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Appendix F: Plano Courtyard Theater Profile
Location: NW corner of 16th Street & Avenue H. Site size: 1.063 acres Gross building area: 20,000+ square feet Building height: 33 feet Building materials: brick and cast stone Parking: 200 Construction cost: $6+ million Description: Theater created through the adaptive reuse of the Cox High School Gym, located on Avenue H across from Haggard Park. Constructed in 1938 under the WPA, the theater is the second oldest public structure in the city. The 326-seat theater is a flexible venue, well-suited to a variety of performances. The theater can be set in end-stage, thrust-stage and arena configurations. Original Architect: Project Architect: Hoke Smith Hardy Holzman Pfeiffer Associates 902 Broadway, 11th Floor Dallas, TX 75229 212-677-6030 Theater Consultant: Theatre Projects Consultants 25 Elizabeth Street South Norwalk, CT 06854 203-299-0830 Acoustician: Jaffe-Holden Acoustics, Inc. 114A Washington Street Norwalk, CT 06854 203-838-4167 General Contractor: Joe Funk Construction Engineers, Inc. 11226 Indian Trail Dallas, TX 75001 972-243-7141 Financing: The City of Plano leased the building and site from the Plano Independent School District for 60 years in exchange for the district’s use of the theater for 10 days annually. The main source of funding is $4.6 million from a tax increment finance district. Other funding has been provided through the city’s general fund, hotel/motel tax and private gifts.

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Appendix G: 15th Street Village Profile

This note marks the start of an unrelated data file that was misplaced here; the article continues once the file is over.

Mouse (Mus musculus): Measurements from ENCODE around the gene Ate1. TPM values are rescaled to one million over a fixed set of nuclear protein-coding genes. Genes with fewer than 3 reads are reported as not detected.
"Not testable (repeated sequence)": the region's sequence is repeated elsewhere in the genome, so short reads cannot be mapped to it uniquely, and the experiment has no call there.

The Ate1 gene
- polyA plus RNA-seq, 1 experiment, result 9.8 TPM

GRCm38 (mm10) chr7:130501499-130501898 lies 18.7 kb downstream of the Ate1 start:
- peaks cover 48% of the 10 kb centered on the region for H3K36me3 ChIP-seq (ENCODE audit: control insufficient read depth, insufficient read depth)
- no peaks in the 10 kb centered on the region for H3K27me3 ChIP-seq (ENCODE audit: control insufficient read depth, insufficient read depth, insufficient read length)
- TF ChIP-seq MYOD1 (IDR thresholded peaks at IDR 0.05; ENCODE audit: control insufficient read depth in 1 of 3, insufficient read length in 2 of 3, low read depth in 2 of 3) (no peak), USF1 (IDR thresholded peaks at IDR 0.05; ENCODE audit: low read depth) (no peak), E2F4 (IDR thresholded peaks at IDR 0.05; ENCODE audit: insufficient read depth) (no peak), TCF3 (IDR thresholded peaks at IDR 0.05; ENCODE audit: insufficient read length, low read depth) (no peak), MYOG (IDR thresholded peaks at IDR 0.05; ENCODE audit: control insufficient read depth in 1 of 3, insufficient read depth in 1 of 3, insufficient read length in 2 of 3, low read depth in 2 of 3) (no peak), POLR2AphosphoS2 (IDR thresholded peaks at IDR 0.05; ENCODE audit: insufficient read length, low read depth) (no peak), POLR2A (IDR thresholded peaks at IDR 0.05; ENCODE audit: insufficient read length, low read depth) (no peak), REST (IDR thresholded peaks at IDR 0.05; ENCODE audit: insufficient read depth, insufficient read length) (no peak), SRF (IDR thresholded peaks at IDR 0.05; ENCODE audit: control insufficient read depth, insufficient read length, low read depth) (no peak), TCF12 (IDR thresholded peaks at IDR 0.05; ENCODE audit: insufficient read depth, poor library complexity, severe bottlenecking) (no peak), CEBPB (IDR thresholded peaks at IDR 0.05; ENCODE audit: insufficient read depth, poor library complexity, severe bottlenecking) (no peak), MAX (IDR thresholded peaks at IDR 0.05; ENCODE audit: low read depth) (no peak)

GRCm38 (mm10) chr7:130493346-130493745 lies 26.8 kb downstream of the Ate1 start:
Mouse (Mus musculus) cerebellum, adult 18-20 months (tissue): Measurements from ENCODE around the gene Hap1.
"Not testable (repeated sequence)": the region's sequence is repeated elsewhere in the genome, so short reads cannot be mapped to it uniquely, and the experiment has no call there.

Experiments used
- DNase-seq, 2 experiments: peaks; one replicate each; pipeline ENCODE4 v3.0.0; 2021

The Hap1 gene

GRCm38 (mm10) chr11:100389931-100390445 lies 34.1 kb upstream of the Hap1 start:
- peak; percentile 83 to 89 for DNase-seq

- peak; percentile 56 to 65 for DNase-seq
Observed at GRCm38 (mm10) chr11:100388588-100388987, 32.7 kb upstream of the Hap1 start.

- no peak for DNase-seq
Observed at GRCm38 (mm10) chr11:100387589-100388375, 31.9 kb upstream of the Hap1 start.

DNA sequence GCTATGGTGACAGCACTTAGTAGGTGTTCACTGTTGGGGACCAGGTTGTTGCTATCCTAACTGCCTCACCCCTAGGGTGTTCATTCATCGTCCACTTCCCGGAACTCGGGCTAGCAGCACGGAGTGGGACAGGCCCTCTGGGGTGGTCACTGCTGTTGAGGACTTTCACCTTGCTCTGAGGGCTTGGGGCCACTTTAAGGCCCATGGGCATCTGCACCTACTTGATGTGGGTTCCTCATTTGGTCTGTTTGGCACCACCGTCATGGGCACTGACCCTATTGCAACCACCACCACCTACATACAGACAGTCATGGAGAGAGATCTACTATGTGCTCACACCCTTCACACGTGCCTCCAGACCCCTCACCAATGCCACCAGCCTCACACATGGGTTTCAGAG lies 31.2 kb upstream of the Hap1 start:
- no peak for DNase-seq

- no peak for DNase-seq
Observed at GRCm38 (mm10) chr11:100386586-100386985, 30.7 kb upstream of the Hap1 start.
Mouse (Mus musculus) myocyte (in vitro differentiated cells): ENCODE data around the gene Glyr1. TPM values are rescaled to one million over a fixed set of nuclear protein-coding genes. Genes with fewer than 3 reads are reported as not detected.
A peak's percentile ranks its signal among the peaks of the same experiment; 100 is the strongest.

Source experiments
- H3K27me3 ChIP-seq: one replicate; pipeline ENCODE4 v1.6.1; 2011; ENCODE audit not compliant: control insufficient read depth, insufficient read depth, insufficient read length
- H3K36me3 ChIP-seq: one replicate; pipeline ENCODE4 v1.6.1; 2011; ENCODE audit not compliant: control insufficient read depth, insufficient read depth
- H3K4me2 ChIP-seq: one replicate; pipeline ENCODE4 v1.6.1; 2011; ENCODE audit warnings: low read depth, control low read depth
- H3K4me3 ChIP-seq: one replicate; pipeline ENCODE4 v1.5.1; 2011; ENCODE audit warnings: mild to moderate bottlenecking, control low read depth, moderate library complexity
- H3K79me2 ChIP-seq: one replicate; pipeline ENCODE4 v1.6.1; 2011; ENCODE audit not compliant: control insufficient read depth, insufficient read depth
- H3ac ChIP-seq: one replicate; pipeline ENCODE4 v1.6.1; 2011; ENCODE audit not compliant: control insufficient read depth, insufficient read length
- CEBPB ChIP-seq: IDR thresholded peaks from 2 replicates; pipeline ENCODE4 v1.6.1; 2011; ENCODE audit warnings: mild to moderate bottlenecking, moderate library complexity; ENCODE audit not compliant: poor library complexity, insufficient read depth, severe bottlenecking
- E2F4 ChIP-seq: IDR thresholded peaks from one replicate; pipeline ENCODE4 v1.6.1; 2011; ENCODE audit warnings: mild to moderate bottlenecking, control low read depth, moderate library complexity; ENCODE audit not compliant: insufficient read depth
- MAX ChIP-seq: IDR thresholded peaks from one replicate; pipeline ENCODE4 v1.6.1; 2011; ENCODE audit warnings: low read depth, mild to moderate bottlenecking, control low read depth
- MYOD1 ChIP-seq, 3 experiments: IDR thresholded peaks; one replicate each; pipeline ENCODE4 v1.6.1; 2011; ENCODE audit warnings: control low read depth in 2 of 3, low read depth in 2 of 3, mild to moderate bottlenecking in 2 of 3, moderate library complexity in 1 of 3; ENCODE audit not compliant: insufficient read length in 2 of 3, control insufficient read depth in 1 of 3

Location: SE & SW Corners of 15th Street & Avenue G Site Size: 4 acres Number of Dwellings: 34 townhouses and 90 condominiums Building Height: 2-story townhouses 3-story condominiums over 1-level garage Unit Size: townhouses - 1,700 - 2,100 square feet Condominiums - 900 - 1,100 square feet Projected Sales Price: $250-300K townhouses and $150-200K condominiums Project architect: Graphics Design Group 3615 North Hall Street Dallas, TX 75219 214-520-8800 Civil engineer: Helmberger & Assoc. 124 Hooper Road Wylie, TX 75098 972-442-7459 Contractor: Historic Plano Townhouses LLC 806 East 15th Street Plano, TX 75074 972-422-6992 Developer: 15th Street Village 806 East 15th Street Plano, TX 75074 972-422-6992 Public Concessions and Incentives: The City of Plano provided a 2-year option to purchase approximately 1 acre of land at $11 per square foot subject to the developer acquiring all other property required for the project, obtaining zoning and plan approvals and substantially completing 50 dwelling units. The city also provided a reimbursement allowance of $100,000 for public infrastructure and $24,000 cost participation in shared-use on-street parking. Plano will waive most development fees associated with the project.

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Appendix H: Downtown Plano Awards
1999 – Texas Chapter of the American Planning Association – Project Planning Award, Downtown Plano Transit Village 2002 – Greater Dallas Planning Council – Urban Design Award for Built Projects, Eastside Village 2003 – North Central Texas Council of Governments – Celebrating Leadership in Development Excellence Landmark Award in Redevelopment, Downtown Plano Transit Village 2003 – Texas Municipal League – Public Works Award, Downtown Plano Transit Village 2004 – Texas Downtown Association – Best New Construction Award, Eastside Village

Downtown DART Platform Before and After